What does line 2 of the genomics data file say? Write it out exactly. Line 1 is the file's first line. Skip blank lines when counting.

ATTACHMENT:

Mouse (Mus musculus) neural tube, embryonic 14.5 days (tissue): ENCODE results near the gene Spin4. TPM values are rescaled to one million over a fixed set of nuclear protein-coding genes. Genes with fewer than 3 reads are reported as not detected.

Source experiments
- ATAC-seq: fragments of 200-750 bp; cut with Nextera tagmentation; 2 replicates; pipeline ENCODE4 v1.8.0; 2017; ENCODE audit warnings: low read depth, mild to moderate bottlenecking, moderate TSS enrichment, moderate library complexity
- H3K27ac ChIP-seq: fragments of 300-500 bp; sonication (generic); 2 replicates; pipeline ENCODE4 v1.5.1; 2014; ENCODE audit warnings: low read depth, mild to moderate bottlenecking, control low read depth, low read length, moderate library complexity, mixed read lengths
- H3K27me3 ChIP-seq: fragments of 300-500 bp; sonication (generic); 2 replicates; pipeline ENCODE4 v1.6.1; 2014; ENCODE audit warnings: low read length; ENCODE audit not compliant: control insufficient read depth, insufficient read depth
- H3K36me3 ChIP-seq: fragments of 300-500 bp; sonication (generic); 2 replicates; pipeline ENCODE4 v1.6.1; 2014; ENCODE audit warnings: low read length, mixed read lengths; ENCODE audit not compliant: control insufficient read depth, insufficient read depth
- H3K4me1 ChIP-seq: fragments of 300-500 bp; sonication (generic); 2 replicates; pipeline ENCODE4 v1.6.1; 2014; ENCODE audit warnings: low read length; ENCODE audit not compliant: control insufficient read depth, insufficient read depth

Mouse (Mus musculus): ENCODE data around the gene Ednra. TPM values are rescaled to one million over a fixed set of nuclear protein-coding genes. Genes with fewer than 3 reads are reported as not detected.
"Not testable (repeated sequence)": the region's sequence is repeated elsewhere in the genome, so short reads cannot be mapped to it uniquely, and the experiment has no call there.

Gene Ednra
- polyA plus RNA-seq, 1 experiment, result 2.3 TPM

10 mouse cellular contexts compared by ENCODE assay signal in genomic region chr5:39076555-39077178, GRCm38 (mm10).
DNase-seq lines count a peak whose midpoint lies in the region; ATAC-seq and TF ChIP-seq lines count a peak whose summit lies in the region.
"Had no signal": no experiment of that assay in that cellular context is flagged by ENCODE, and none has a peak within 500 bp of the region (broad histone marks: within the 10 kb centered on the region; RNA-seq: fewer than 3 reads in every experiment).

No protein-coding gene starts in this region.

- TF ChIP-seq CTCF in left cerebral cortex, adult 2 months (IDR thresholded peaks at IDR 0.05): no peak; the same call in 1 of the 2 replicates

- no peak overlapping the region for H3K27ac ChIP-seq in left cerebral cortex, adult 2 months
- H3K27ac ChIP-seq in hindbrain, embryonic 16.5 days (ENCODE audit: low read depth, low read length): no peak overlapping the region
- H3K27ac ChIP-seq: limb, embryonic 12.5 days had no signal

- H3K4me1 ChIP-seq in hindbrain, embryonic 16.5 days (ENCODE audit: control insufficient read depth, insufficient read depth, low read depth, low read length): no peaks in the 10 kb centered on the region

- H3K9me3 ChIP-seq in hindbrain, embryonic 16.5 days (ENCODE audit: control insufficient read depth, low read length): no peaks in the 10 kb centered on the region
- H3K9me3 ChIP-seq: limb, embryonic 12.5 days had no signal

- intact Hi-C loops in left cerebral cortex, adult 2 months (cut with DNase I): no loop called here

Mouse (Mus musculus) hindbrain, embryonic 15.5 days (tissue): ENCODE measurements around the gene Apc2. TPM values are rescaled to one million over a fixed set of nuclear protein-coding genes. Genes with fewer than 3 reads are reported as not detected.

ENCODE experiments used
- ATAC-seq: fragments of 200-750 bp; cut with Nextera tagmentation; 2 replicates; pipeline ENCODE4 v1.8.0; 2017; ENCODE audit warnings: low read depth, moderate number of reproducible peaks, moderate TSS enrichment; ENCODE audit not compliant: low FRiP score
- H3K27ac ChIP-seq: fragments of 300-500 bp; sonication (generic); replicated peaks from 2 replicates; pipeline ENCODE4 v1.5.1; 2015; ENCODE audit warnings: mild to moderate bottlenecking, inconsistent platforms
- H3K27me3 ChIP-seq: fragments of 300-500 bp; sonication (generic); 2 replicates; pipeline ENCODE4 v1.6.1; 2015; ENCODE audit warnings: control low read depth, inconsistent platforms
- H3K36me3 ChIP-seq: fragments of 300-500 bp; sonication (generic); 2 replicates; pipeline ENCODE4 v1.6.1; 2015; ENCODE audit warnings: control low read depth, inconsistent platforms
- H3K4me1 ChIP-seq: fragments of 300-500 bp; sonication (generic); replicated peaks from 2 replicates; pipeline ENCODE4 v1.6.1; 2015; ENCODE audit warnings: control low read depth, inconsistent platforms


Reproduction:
Source experiments